Stonnington isn’t just for listeners this year – musicians looking to upskill can stop by business, recording and performance workshops, including a keynote presentation by Don Lucoff. As national director of publicity for MCA Records, Lucoff has worked with artists including B.B. King, Bill Evans and Mel Tormé.

“I’m really passionate about how strong the talent is in Australia, considering how isolated we are from the rest of the world,” says Wilson. “I asked, how can we use this festival as a way to generate some deeper conversations and upskill our artists so they can continue to build their profiles?”

The Stonnington program includes a who’s who of the local scene, featuring artists like James Morrison, Steve Sedergreen, Gianni Marinucci and saxophonist Paul Williamson. Andrea Keller and Tim Wilson, two of Australia’s best-known jazz composers, will appear as a duo. They’ll perform selections from Consider This, their 2017 Bell Award-winning album, in an intimate concert at the Chapel Theatre.

“There’s endless possibilities in the music,” says Keller. “With a duo, you’ve got a companion to bounce ideas off and share musical thoughts with, but, because there’s only two of you, it’s incredibly open. Even if the music is scripted in some ways, it can go into new territory.”

Stonnington differentiates itself from Melbourne International Jazz Festival with a stronger focus on Australian artists, but there are still splashes of international colour to be found in the largely local program. Here and Now gathers artists from Papua New Guinea, India and Japan, as well as Australia, to reinterpret Duke Ellington’s The Far East Suite, an album reflecting Ellington’s impressions of his 1963 Beirut-to-Bangalore tour.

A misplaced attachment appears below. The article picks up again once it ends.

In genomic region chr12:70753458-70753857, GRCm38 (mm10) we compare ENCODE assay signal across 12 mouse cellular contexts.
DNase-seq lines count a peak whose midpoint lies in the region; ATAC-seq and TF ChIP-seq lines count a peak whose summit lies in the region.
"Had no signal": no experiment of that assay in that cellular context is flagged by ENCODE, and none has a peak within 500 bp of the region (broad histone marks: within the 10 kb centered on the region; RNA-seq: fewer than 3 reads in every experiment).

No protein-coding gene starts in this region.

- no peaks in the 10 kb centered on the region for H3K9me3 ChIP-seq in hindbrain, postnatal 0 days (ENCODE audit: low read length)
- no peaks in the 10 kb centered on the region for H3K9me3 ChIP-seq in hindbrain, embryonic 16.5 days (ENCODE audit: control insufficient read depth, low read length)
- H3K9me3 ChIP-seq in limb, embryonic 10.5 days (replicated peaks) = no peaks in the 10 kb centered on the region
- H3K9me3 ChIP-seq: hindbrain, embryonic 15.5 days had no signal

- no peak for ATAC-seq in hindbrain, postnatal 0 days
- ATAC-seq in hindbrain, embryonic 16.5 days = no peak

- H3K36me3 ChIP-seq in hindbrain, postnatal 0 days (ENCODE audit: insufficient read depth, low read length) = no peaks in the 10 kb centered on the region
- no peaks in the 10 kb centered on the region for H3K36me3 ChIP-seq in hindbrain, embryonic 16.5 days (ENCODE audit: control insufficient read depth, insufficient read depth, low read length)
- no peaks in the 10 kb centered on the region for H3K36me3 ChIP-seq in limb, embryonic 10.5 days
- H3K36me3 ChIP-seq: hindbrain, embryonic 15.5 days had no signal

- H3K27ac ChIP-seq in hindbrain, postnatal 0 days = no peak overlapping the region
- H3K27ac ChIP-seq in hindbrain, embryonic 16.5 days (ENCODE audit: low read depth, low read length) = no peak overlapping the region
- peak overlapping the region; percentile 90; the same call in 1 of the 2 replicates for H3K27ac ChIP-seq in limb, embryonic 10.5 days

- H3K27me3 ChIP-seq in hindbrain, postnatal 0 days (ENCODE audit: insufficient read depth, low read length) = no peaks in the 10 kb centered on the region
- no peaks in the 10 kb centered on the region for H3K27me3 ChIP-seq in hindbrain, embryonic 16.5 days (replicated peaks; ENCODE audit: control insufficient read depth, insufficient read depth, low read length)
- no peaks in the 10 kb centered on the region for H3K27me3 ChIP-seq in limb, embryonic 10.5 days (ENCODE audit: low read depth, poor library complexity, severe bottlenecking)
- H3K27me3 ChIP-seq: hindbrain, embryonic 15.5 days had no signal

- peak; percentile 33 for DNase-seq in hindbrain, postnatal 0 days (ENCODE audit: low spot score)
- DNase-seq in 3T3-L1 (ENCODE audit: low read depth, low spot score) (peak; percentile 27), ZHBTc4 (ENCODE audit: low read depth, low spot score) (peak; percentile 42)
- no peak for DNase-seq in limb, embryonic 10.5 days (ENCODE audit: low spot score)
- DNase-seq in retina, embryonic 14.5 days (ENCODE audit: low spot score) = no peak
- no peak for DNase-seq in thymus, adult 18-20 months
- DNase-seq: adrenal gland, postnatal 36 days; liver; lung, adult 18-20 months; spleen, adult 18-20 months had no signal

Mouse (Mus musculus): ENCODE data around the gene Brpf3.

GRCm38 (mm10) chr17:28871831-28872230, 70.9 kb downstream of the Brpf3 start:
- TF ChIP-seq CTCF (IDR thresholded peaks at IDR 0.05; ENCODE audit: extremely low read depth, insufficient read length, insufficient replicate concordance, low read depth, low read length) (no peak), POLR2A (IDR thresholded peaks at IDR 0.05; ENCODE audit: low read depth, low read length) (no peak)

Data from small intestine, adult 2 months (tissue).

“We have a traditional jazz big band that’s reinterpreting The Far East Suite from start to finish, but with a Melbourne twist,” says Wilson. “It’s a uniquely Australian concept that marries the African American tradition of jazz with contemporary artists.”

Joining the lineup for Here And Now is Amadou Suso, a native of The Gambia, an often-overlooked West African nation roughly the size of the Melbourne Metro Area. Suso specialises in the kora, an instrument similar to both the banjo and the harp. Amadou Suso follows in the tradition of Foday Musa Suso, the kora player who appears on Herbie Hancock’s 1984 album Sound-System.

“The music I play is unique,” says Amadou Suso. “It’s a different vibe to what Australian music is. I’m looking forward to learning from all the people and to share my talent with them.”

The festival will also include dining events, kids’ activities, a poetry slam and a screening of the landmark 1990 Aussie jazz flick Beyond El Rocco.

“Some people are kind of scared of the word ‘jazz,’” says Wilson. “People think that elevator music is jazz, so they say, ‘I don’t like elevator music, so I don’t like jazz.’ People think, ‘I don’t like saxophones, so I don’t like jazz.’ There are so many different things going on in jazz that I hope people will take a gamble, come along, and check it out.”